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Chapter 1. Purpose & Definition

Background & Purpose

The University of North Carolina is comprised of sixteen universities, one high school, the center for public television, and one system office. Each of these constituents maintain separate technology infrastructure including servers, networking devices, and enterprise resource and planning (ERP) systems. Therefore, each constituent has internally issued computer accounts and credentials designed to access systems specific to each member. Credentials issued by one member are not valid for any other member within the system.

Due to various economic pressures, inter-institutional communication and resource sharing is rapidly increasing as a means of providing cost effective solutions for both individual entities as well as the aggregate system as a whole. As such, students, staff, and faculty are increasingly consuming electronic services provided by other members of the community. However, the lack of a centralized credential provisioning service makes these scenarios difficult to create and administer since service providers cannot securely authenticate and authorize users.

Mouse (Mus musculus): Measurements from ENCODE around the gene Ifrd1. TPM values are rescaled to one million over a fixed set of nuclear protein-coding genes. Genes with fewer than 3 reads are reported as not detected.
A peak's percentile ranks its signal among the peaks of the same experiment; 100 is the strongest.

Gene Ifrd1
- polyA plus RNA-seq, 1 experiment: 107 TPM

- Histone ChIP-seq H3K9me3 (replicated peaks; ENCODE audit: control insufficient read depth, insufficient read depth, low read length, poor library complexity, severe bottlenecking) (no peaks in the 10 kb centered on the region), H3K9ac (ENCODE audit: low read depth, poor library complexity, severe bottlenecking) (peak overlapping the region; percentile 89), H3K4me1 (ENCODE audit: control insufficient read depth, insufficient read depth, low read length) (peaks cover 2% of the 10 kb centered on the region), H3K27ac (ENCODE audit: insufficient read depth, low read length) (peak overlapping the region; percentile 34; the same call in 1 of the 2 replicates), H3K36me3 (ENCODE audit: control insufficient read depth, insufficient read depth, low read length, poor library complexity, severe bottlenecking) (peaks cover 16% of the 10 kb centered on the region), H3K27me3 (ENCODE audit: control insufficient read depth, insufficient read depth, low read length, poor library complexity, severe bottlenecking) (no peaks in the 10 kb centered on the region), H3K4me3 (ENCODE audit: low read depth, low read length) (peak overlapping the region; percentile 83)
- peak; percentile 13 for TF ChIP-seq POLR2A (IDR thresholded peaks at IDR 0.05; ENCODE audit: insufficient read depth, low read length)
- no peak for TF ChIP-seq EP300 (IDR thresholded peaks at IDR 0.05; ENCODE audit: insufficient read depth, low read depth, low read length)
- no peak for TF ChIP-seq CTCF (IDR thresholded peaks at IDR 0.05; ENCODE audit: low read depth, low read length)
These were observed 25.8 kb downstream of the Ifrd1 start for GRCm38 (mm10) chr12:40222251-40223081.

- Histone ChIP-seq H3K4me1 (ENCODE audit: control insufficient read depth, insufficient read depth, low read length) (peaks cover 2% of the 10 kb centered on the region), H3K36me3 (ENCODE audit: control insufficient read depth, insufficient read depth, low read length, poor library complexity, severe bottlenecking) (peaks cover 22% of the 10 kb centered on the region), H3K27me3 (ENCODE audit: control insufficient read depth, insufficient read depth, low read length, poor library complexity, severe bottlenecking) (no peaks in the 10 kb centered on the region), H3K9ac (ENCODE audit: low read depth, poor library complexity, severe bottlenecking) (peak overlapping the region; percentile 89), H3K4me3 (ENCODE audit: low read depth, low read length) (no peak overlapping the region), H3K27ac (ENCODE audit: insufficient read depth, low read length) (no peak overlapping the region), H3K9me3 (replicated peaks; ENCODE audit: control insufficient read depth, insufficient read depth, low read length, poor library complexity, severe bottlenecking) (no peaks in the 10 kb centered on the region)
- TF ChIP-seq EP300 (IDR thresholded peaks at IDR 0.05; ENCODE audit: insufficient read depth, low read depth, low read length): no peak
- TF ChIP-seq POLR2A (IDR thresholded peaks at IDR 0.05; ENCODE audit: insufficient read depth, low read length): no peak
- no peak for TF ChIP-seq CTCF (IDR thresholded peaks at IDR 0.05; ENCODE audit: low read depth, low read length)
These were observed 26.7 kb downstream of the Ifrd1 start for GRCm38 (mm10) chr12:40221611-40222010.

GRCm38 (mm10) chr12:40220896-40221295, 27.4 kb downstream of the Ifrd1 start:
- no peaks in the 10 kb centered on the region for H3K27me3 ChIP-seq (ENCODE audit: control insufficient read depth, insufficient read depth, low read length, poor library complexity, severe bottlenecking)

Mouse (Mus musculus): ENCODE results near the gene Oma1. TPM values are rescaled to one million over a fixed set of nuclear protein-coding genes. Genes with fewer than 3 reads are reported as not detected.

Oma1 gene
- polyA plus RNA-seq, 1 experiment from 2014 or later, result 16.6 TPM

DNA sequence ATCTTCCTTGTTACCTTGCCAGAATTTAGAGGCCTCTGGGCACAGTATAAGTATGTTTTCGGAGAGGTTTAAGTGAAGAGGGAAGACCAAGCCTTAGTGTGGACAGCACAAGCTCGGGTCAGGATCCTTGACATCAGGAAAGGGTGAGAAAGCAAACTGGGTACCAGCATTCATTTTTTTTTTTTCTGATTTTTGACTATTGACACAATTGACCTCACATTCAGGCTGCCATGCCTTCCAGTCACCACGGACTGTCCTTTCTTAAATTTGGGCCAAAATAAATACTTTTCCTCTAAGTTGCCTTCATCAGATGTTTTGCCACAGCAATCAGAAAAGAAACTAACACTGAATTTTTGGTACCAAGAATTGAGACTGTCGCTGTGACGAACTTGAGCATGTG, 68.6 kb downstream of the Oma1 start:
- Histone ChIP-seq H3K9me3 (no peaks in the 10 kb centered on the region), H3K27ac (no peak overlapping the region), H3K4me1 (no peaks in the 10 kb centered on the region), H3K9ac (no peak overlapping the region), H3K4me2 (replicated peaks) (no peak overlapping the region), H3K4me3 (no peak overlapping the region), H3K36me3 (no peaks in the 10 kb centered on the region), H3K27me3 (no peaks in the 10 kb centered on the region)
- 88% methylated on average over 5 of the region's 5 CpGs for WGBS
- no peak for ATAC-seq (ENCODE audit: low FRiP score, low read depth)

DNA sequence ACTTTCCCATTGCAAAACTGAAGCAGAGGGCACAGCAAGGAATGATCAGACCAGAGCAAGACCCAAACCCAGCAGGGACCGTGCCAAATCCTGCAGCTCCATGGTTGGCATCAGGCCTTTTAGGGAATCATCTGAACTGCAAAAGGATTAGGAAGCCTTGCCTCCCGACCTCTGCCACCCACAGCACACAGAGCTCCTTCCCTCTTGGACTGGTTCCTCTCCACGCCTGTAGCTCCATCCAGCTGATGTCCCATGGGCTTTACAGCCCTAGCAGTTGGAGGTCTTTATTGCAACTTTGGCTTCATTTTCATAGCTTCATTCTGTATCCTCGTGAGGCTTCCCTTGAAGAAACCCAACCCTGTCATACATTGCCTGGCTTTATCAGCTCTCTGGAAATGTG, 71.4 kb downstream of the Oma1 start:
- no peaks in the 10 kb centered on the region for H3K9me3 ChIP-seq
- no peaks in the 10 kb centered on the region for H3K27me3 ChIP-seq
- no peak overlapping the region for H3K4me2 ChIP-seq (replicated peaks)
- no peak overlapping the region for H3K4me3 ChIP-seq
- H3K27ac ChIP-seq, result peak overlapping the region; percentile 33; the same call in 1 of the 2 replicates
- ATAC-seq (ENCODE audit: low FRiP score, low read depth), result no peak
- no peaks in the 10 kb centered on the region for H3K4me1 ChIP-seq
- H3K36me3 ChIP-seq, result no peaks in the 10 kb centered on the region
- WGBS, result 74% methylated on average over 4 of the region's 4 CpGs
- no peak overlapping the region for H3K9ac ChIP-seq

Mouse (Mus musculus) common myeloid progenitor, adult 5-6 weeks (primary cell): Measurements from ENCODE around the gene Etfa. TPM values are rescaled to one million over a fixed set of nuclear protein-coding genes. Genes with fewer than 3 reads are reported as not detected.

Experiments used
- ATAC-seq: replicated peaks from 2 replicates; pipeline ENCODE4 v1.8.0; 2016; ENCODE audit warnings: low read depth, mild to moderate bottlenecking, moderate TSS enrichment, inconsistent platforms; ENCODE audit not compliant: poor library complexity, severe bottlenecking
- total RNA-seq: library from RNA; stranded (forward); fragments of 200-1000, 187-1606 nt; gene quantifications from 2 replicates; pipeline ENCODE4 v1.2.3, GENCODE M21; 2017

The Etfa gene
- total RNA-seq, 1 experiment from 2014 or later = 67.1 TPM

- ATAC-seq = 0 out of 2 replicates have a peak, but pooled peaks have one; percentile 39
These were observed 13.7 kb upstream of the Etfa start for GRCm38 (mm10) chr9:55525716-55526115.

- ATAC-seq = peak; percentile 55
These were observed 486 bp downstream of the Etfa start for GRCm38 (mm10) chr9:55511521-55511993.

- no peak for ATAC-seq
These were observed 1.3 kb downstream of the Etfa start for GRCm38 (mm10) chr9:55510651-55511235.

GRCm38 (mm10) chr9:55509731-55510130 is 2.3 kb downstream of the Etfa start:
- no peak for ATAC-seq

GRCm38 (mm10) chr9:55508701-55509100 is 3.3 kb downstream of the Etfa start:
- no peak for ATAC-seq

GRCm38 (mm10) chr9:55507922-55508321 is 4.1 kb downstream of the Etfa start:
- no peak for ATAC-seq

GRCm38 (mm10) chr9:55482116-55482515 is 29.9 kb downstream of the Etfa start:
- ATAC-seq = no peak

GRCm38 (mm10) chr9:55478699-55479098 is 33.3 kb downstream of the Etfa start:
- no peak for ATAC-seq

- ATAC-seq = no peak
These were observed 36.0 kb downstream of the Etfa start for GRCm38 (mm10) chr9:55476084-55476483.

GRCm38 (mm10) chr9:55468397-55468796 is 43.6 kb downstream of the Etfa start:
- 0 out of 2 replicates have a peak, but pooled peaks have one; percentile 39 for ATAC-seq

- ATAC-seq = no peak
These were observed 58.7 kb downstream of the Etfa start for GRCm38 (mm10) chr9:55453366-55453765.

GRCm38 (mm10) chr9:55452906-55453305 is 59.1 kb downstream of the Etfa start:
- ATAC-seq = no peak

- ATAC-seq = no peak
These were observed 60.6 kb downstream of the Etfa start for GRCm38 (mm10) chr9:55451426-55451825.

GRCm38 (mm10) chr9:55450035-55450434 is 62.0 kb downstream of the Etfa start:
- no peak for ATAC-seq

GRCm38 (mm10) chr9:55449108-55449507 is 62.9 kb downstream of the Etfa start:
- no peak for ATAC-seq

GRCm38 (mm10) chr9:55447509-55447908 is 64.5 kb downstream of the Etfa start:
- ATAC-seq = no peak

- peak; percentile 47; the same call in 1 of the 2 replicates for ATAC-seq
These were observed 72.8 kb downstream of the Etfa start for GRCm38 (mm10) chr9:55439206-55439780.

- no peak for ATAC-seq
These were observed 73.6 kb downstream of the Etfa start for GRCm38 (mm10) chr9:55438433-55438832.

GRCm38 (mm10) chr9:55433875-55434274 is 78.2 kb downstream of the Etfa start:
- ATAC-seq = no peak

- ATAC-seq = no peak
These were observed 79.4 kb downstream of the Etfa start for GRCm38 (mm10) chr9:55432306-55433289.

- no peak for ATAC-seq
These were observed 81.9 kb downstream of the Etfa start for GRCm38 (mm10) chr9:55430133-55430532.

In particular, the need to increase course availability to existing UNC students by allowing inter-institutional registration for online courses has provided an immediate need to enable this type of credential sharing between the UNC constituents. However, establishing a centralized credential provisioning, authentication, and authorization service is not feasible given the current state of IT resources, personnel resources, economic resources, and organizational preparedness. Given these shortcomings and the imminent need to provide these distributed services, the organization must pursue a federated approach.

This federated approach enables each independently operating entity to maintain its credential provisioning autonomy while still participating in system-wide efforts. In other words, the federated approach enables each entity to offer services directly to other entities while providing its own faculty, staff, and students access to services offered by other cooperating members.


The UNC Identity Federation provides the metadata definition and operational infrastructure needed to enable federated service delivery among the constituent members of the University of North Carolina. The scope of this federation is not intended to be the long-term solution for UNC; that strategic direction has not been fully vetted and determined. While this is a tactical deployment designed to meet specific objectives, this UNC Identity Federation is designed to appropriately scale into the strategic solution if that outcome is desired by all the parties involved. This tactical deployment will provide UNC a large amount of information and experience in the world of identity management and position it to optimize the strategic vision.